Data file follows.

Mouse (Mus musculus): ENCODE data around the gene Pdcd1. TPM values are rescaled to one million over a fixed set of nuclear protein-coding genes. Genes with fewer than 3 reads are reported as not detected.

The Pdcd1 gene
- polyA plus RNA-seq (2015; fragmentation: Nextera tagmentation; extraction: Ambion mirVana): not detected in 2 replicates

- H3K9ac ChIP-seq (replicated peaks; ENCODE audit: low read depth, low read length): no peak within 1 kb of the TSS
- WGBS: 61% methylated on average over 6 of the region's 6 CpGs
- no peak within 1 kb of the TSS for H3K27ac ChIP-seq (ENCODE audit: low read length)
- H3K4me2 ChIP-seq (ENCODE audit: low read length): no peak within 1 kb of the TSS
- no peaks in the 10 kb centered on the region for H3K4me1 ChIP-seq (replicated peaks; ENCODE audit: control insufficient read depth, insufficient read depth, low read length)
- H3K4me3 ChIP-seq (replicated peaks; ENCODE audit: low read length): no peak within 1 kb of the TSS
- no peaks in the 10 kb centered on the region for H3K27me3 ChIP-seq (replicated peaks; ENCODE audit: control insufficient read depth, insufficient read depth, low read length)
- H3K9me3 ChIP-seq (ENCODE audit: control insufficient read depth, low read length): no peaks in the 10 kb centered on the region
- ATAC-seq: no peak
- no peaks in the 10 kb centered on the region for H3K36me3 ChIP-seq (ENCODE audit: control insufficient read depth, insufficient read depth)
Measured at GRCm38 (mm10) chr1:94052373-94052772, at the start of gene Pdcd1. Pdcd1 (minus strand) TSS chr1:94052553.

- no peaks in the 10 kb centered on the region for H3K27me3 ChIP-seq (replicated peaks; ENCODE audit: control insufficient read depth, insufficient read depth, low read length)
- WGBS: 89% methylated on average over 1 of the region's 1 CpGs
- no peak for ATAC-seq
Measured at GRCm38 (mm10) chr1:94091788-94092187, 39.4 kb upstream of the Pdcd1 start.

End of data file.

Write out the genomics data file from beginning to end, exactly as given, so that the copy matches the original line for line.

Mouse (Mus musculus): ENCODE data around the gene Pdcd1. TPM values are rescaled to one million over a fixed set of nuclear protein-coding genes. Genes with fewer than 3 reads are reported as not detected.

The Pdcd1 gene
- polyA plus RNA-seq (2015; fragmentation: Nextera tagmentation; extraction: Ambion mirVana): not detected in 2 replicates

- H3K9ac ChIP-seq (replicated peaks; ENCODE audit: low read depth, low read length): no peak within 1 kb of the TSS
- WGBS: 61% methylated on average over 6 of the region's 6 CpGs
- no peak within 1 kb of the TSS for H3K27ac ChIP-seq (ENCODE audit: low read length)
- H3K4me2 ChIP-seq (ENCODE audit: low read length): no peak within 1 kb of the TSS
- no peaks in the 10 kb centered on the region for H3K4me1 ChIP-seq (replicated peaks; ENCODE audit: control insufficient read depth, insufficient read depth, low read length)
- H3K4me3 ChIP-seq (replicated peaks; ENCODE audit: low read length): no peak within 1 kb of the TSS
- no peaks in the 10 kb centered on the region for H3K27me3 ChIP-seq (replicated peaks; ENCODE audit: control insufficient read depth, insufficient read depth, low read length)
- H3K9me3 ChIP-seq (ENCODE audit: control insufficient read depth, low read length): no peaks in the 10 kb centered on the region
- ATAC-seq: no peak
- no peaks in the 10 kb centered on the region for H3K36me3 ChIP-seq (ENCODE audit: control insufficient read depth, insufficient read depth)
Measured at GRCm38 (mm10) chr1:94052373-94052772, at the start of gene Pdcd1. Pdcd1 (minus strand) TSS chr1:94052553.

- no peaks in the 10 kb centered on the region for H3K27me3 ChIP-seq (replicated peaks; ENCODE audit: control insufficient read depth, insufficient read depth, low read length)
- WGBS: 89% methylated on average over 1 of the region's 1 CpGs
- no peak for ATAC-seq
Measured at GRCm38 (mm10) chr1:94091788-94092187, 39.4 kb upstream of the Pdcd1 start.